7
$\begingroup$

I have as example the image below and would like to improve it in such a way that mainly the text is visible and the noisy background is removed.

How can that be done best?enter image description here

$\endgroup$
13
$\begingroup$

Just to make a functional form of nikie's answer, which can't be marked as a duplicate as it's on another SE site,

improve[img_] :=
  ImageCrop@
  Binarize@Image[
    ImageData[img]/ImageData[Closing[img, DiskMatrix[5]]]]

improve@Import["http://i.stack.imgur.com/vWX65.jpg"]

enter image description here

|improve this answer|||||
$\endgroup$
  • 1
    $\begingroup$ Great ... incredible $\endgroup$ – mrz Feb 3 '16 at 14:29
  • $\begingroup$ Don't forget to follow nikie's link above and upvote that post! $\endgroup$ – Jason B. Feb 3 '16 at 14:30
  • 2
    $\begingroup$ Here might be a good place to point out the existence of LocalAdaptiveBinarize. Its documentation has an example with highly variable text contrast, just in case source material is less than stellar in quality. $\endgroup$ – kirma Feb 3 '16 at 14:47
  • 1
    $\begingroup$ @kirma, I had trouble getting a decent image that way. I used Manipulate like in the example, but I can't get rid of the shading in the corner: LocalAdaptiveBinarize[ Import["http://i.stack.imgur.com/vWX65.jpg"], 23, {0.6, 0.43, 0.25}] $\endgroup$ – Jason B. Feb 3 '16 at 15:05
  • $\begingroup$ @JasonB Like most heuristic image processing algorithms, sometimes it works, sometimes not... $\endgroup$ – kirma Feb 3 '16 at 15:27
5
$\begingroup$

If a grayscale image is needed, we can do as in Jason answer but replacing the binarize with an ImageAdjust.

src = ColorConvert[Import@"http://i.stack.imgur.com/vWX65.jpg", "Grayscale"];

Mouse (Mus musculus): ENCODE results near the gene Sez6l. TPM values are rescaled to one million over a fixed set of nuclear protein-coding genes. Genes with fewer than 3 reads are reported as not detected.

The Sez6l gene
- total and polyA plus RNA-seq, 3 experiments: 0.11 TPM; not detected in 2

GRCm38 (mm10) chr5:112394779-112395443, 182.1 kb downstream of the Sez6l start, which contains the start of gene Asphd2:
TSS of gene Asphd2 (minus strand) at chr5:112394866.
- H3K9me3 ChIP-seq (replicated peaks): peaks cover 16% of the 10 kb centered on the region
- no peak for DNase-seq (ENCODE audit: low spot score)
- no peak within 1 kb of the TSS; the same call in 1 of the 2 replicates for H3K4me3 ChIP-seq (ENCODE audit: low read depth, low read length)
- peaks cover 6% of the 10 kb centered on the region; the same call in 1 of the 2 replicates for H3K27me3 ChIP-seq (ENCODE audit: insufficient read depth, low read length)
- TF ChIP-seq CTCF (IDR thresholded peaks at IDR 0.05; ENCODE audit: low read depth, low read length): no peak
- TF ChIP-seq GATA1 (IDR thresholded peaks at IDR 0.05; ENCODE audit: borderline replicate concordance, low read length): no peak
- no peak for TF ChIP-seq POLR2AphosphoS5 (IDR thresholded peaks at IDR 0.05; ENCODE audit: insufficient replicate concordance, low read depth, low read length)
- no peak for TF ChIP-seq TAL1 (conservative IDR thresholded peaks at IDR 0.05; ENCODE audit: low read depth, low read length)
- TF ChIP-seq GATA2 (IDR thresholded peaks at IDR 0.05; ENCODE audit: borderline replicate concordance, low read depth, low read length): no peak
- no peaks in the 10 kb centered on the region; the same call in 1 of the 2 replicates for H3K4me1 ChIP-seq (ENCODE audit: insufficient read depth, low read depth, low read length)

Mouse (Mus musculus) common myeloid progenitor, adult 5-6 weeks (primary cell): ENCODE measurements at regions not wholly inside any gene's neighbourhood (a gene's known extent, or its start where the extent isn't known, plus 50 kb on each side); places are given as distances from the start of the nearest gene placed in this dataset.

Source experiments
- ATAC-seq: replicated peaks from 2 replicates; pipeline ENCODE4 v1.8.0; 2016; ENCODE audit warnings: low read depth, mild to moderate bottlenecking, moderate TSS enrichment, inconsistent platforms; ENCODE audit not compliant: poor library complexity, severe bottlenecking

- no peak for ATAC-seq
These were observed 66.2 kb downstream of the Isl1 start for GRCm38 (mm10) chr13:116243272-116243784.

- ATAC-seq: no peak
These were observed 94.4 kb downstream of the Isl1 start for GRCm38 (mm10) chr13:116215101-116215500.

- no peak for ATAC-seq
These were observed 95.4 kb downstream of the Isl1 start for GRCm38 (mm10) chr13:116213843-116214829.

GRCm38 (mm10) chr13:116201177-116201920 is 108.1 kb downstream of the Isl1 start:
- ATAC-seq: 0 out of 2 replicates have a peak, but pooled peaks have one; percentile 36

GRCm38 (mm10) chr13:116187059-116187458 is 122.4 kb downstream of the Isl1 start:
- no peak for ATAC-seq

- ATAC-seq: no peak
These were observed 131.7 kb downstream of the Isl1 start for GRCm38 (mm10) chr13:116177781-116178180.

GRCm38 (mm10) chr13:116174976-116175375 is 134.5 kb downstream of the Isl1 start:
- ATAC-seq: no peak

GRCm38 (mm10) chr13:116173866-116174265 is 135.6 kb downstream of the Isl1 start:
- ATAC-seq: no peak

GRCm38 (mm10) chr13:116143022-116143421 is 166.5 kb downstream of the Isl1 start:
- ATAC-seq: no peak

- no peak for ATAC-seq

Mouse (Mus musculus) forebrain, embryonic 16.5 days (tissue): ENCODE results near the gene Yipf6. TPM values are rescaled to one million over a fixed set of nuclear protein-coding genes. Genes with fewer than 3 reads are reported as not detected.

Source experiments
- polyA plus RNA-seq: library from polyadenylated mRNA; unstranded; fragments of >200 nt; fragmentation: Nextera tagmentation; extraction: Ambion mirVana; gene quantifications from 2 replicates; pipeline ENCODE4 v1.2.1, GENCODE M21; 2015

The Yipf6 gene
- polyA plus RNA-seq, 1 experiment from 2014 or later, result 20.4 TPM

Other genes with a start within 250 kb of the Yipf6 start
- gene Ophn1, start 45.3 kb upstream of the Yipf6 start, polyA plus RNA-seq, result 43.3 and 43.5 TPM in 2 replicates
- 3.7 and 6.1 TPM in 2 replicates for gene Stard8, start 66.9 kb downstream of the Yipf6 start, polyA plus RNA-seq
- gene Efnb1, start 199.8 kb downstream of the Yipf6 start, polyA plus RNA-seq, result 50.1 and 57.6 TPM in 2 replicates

white = Closing[src, DiskMatrix[5]];
imgWithUniformBkg = Image[ImageData[src]/ImageData[white]];
ImageAdjust@imgWithUniformBkg 

But this results in an image that is too light:

enter image description here

A much better results is found after using a manipulate to explore the possible settings:

Manipulate[
    Labeled[ImageAdjust[imgWithUniformBkg, Append[cb, g]], Append[cb, g]], 
    {cb, {-1, -1}, {1, 1}}, {g, 1, 10}]

enter image description here

|improve this answer|||||
$\endgroup$
  • 1
    $\begingroup$ Gustavo, isn't this exactly the same method, from the same source, with the same implementation shown by Jason in his previous answer above? $\endgroup$ – MarcoB Feb 3 '16 at 14:37
  • 1
    $\begingroup$ I had to add the ImageAdjust with {0, 0.5, 10} parameters in order to get good results. $\endgroup$ – Gustavo Delfino Feb 3 '16 at 14:39
  • 1
    $\begingroup$ Jason answered while I was also writing my response. Yes it is almost the same (mine is not binarized), so I guess that I should delete this answer. $\endgroup$ – Gustavo Delfino Feb 3 '16 at 14:45
  • 1
    $\begingroup$ Whether to delete it or not is of course up to you. Perhaps you could differentiate it further? Your solution returns a grayscale image rather than a black and white one, perhaps you could point that out; maybe your need for ImageAdjust stemmed from there? $\endgroup$ – MarcoB Feb 3 '16 at 14:51
  • $\begingroup$ I rewrote my answer with an emphasis on the ImageAdjust $\endgroup$ – Gustavo Delfino Feb 3 '16 at 15:54

Your Answer

By clicking “Post Your Answer”, you agree to our terms of service, privacy policy and cookie policy

Not the answer you're looking for? Browse other questions tagged or ask your own question.